A Polish court has ruled that it is unconstitutional to place EU law on the country’s domestic law, a ruling that could have dire consequences for Poland’s position within the EU.
The landmark decision was the culmination of months of speculation over a case presented by Polish Prime Minister Mateusz Morawiecki, who had previously disputed the EU’s decision that the bloc’s law should take precedence over national laws.
The head of Poland’s Constitutional Tribunal stated that the operation of EU bodies “is outside the limits of the powers conferred by the Republic of Poland, which means that the Constitution of Poland is not the supreme law of the Republic of Poland, and consequently the Republic of Poland is a sovereign. and being unable to function as a democratic state is inconsistent with the Polish constitution.”
The decision for Brussels is a slap in the face amid rising tensions over the EU’s efforts to halt Polish legal reforms, which opponents say threaten the independence of the country’s judiciary.
Yet the verdict claimed that the form of the country’s judiciary was the prerogative of the Polish authorities, responsibility for which could never be transferred to EU bodies.
A majority of 12 of the tribunal’s 14 judges agreed that Poland’s EU membership should not give the EU courts the highest legal authority over the country.
This means that Poland’s United Rights government, led by the Law and Justice Party (PIS), can now claim legal justification for controversial reforms such as the establishment of a disciplinary chamber for judges, which the EU says That the Polish government has undue influence on the country. Judiciary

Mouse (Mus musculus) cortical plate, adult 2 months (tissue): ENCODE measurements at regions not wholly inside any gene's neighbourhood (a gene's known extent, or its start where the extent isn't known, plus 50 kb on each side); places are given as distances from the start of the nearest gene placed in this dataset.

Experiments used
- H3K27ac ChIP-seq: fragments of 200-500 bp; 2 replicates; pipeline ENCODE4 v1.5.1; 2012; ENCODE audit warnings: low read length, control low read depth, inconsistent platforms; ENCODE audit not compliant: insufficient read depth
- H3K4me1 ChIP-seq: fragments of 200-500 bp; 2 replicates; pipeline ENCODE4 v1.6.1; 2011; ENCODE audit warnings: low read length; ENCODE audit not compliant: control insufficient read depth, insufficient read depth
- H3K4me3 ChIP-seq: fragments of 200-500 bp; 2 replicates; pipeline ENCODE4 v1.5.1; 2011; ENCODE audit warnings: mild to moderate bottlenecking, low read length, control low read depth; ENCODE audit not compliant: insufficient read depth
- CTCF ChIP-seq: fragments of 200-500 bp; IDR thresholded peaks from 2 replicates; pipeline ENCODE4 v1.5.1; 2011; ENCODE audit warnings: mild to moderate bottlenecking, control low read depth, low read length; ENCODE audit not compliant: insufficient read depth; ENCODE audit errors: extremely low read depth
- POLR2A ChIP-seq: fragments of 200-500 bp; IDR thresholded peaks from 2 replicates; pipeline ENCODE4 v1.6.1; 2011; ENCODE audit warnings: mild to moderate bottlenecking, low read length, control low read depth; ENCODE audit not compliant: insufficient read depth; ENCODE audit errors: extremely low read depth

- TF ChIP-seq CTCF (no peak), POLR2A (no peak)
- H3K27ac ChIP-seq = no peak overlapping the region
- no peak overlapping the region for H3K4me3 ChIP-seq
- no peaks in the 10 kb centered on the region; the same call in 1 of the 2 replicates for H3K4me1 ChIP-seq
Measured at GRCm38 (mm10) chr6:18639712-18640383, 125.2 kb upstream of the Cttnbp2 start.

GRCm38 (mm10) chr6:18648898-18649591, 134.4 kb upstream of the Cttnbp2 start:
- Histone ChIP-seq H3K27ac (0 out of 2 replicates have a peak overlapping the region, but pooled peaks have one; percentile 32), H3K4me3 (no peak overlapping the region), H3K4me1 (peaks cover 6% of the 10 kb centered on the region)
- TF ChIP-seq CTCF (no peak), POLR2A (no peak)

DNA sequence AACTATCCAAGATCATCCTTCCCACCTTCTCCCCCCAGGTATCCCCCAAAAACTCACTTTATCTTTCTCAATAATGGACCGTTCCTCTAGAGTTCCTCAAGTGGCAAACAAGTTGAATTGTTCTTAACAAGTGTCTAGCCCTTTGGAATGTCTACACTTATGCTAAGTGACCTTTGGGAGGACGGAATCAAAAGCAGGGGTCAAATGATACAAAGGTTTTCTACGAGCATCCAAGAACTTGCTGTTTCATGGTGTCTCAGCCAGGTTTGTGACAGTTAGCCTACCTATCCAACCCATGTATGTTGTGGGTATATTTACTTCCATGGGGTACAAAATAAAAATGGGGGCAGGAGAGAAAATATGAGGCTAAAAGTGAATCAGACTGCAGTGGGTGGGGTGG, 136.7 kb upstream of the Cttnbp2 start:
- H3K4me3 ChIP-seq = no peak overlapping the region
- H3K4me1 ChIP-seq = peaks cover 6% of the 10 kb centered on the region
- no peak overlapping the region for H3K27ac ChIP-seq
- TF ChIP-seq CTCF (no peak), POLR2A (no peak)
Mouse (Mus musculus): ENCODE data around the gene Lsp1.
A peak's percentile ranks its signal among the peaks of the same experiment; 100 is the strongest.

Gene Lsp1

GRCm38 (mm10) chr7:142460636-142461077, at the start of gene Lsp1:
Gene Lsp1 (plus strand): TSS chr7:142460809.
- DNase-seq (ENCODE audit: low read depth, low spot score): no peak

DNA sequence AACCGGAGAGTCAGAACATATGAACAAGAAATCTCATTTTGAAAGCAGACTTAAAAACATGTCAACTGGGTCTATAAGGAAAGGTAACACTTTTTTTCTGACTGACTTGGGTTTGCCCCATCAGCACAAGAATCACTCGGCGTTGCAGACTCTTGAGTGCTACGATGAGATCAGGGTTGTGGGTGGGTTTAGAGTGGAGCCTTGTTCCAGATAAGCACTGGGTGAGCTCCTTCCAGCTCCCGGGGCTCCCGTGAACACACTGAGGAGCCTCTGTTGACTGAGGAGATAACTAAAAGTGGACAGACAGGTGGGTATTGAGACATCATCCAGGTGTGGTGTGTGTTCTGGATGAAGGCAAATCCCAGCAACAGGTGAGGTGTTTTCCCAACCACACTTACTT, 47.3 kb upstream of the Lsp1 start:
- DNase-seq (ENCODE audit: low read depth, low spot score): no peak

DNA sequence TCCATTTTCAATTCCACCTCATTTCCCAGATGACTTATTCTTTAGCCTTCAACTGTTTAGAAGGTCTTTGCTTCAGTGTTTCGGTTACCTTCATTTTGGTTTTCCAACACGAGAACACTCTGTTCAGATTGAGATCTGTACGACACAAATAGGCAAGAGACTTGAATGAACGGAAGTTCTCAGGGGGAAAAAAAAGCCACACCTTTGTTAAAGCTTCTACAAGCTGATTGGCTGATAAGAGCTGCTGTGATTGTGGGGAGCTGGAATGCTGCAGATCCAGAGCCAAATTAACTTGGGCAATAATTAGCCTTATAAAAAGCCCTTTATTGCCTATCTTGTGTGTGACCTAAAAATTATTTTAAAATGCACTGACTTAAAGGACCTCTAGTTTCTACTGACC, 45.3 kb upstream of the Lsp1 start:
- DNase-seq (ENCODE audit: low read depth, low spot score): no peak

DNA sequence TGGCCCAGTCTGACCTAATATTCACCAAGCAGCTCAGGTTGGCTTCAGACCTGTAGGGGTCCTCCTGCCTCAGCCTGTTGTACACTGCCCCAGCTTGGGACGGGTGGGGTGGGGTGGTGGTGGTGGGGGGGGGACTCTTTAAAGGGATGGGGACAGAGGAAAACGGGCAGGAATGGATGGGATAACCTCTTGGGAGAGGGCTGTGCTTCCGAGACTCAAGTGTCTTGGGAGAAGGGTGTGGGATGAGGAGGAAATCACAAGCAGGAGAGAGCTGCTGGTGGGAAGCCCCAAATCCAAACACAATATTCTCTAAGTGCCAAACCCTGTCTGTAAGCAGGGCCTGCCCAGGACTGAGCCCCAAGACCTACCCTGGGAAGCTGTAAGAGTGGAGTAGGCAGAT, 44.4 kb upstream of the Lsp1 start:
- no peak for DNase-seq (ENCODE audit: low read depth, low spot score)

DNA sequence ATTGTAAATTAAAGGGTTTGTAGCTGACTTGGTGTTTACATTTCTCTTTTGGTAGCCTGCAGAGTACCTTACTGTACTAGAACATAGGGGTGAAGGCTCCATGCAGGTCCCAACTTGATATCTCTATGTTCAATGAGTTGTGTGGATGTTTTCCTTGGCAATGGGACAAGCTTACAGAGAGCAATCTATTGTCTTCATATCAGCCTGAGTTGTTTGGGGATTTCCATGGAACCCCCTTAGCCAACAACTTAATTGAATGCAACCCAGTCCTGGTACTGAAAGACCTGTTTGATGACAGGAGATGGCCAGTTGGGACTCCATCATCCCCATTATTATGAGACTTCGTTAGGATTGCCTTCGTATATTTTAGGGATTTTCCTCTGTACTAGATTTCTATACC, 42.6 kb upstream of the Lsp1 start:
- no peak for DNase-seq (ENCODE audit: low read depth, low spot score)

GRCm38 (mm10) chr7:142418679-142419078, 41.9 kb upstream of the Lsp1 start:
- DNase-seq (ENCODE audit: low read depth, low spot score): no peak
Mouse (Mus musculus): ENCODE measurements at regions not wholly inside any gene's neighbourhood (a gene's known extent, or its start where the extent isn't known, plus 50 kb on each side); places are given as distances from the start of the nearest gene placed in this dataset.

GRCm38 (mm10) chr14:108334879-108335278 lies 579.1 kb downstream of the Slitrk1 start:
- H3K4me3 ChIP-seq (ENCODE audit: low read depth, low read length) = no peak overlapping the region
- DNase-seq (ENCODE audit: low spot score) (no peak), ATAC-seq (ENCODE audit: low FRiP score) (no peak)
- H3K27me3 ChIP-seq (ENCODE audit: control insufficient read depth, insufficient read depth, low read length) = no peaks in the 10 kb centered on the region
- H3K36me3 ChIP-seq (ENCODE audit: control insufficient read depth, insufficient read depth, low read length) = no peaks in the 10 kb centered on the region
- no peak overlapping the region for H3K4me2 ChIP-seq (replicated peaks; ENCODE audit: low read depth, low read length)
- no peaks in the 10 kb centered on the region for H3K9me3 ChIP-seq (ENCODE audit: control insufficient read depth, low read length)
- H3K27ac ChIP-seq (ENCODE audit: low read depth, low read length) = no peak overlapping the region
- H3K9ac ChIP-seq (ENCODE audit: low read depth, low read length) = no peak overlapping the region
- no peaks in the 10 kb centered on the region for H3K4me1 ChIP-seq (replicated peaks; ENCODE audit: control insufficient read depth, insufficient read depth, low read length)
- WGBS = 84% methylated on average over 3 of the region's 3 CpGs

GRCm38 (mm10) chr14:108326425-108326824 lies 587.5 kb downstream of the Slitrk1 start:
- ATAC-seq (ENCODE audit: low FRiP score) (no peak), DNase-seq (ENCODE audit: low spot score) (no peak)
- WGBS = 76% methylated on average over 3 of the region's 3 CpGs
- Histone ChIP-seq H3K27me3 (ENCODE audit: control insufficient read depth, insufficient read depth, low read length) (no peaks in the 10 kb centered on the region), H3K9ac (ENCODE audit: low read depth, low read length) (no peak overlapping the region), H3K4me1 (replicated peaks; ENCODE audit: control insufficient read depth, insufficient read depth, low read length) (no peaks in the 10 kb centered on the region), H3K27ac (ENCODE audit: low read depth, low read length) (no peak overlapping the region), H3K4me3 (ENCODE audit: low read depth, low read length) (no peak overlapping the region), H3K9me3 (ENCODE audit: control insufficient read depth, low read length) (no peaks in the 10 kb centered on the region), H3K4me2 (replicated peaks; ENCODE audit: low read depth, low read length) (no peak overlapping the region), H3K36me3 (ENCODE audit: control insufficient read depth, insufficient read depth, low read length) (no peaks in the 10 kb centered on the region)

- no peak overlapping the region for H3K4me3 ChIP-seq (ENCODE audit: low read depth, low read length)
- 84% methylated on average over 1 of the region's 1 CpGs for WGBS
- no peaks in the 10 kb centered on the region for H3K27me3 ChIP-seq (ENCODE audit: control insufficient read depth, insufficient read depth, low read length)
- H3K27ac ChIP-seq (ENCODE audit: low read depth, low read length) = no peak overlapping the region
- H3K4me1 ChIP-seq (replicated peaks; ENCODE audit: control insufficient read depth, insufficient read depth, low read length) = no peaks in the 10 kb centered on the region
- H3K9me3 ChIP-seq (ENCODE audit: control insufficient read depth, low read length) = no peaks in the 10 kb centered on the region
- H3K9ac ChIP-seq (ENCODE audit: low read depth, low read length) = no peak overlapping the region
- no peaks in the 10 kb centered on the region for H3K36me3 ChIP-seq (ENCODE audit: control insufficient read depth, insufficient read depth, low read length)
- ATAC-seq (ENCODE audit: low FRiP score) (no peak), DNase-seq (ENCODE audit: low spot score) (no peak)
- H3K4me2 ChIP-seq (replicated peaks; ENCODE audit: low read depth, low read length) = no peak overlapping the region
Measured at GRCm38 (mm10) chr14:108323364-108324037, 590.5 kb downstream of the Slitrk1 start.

The EU is unlikely to back down from Polish government reforms. Only this week, the vice president of the European Court of Justice confirmed the court’s opposition to the Polish disciplinary chamber.
He also underlined the bloc’s stance that “the principle of the primacy of EU law establishes the primacy of EU law over the law of member states.”
The decision of the Polish Constitutional Tribunal explicitly contradicts this fundamental principle of EU membership, which means that there has now been an impasse where neither side recognizes the supremacy of the other.
The situation is aggravated by the fact that the EU considers itself illegitimate in Poland’s constitutional tribunal due to the influence of the government in the appointment of its judges.
The court’s decision has been delayed several times in recent months, with pro-democracy activists committing acts of civil disobedience in protest against the case. But now the ruling has sparked celebrations among government figures who have portrayed the country’s legal battle with the European Union as a struggle against foreign oppression.
“Poland has won,” one minister crowned. PiS chief Jarosaw Kaczyski meanwhile declared that placing EU law above Polish law would mean that Poland “is not a sovereign state and, therefore, Poland has no democracy”.
Opposition politicians condemned the decision, with one saying that the constitutional tribunal would “exclude us from the EU at the will of Pis and Kaczynski”.
The focus will now turn to the reaction of the European Union to this decision. Brussels’ response to the Polish court’s decision could prove crucial in determining whether the ever-increasing gap in perceptions of Poland’s legal status within the bloc has finally become irreversible.
Credit: www.independent.co.uk /